# Strategy to reduce between decision problems

I'm very new to complexity theory, please help me fill in the gaps in whatever knowledge I have acquired till now.

A decision problem is a problem $$X(D)$$ that outputs for each input instance $$I$$, a Yes or No. $$I$$ is called Yes instance if $$X(D) (I)$$ is Yes, No otherwise.

Is my above definition of a decision problem correct? ............... $$(1)$$

$$\underline{Reduction}$$

To reduce a decision problem $$D_1(D)$$ to another $$D_2(D)$$, we have to show $$D_1(D)\leq_p D_2(D)$$, that is,

I need to define a ONE-ONE transformation $$f: \{\text{set of input instances of D_1(D)}\} \to \{\text{set of input instances of D_2(D)}\}$$ such that:

a) $$f$$ transforms in polynomial time in the length of instance $$I_1$$ of $$D_1(D)\;\;\;\;$$

b) $$I_1$$ is a Yes instance of $$D_1(D)$$ if and only if $$I_2 = f(I_1)$$ is a Yes instance of $$D_2(D)$$.

is my above definition/strategy of reduction correct? ............... $$(2)$$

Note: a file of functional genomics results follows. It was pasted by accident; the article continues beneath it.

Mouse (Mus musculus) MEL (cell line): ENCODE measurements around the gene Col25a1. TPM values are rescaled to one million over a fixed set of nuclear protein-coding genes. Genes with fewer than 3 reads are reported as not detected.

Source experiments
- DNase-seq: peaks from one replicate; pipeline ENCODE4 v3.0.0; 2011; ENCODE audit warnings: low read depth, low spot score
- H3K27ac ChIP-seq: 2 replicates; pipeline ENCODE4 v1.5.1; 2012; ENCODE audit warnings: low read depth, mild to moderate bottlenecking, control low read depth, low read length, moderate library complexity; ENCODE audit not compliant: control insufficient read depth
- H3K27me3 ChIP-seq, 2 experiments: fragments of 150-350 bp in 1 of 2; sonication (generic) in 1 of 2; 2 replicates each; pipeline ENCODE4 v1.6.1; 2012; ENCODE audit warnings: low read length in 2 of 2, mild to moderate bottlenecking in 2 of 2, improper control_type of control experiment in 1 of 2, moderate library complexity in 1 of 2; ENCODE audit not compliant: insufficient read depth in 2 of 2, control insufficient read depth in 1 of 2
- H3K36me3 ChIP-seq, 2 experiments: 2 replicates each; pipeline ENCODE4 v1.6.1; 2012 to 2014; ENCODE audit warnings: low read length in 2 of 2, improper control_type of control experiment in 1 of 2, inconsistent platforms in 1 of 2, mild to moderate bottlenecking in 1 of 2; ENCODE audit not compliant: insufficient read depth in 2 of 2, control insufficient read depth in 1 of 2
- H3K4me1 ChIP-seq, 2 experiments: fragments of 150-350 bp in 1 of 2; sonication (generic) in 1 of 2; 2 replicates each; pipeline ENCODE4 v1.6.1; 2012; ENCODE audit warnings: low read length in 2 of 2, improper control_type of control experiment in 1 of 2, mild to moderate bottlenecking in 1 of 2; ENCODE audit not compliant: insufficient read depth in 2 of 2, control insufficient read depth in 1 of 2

is "polynomial time in the length of instance $$I_1$$ of $$D_1(D)$$" in point a) correct? ............... $$(3)$$

is the requirement that $$f$$ must be one-one also correct? I have missed this keyword in most textbooks I have referred to but I believe it has to be one one since point b) is if and only if condition. ............... $$(4)$$

Could someone please clarify my questions $$(1)-(4)$$?

• "A decision problem is a problem ... that outputs...". It doesn't make sense to say that a problem outputs something. Algorithms can have an output, problems cannot. A decision problem can be identified with a language, i.e., a subset of $\Sigma^*$, where $\Sigma$ is an alphabet. Sometimes a decision problem is defined as a triple $\langle I, S, \pi \rangle$, where $I \subseteq \Sigma^*$ is a set of instances, $S : I \to 2^{\Sigma^*}$ maps each instance to a set of possible solutions... Dec 2 '21 at 15:05
• ...and $\pi$ is a predicate such that, for a $x \in I$ and $y \in S(x)$, $\pi(x,y) = \text{true}$ if $y$ is an actual solution for $x$, and $\pi(x,y)=\text{false}$ otherwise. Solving a decision problem amounts to deciding, for a given $x \in I$, whether there exists $y \in S(x)$ such that $\pi(x,y)=\text{true}$. See, e.g., Section 3.3 in the book "Introduction to the theory of complexity" by D. P. Bovet, and P. Crescenzi. Dec 2 '21 at 15:12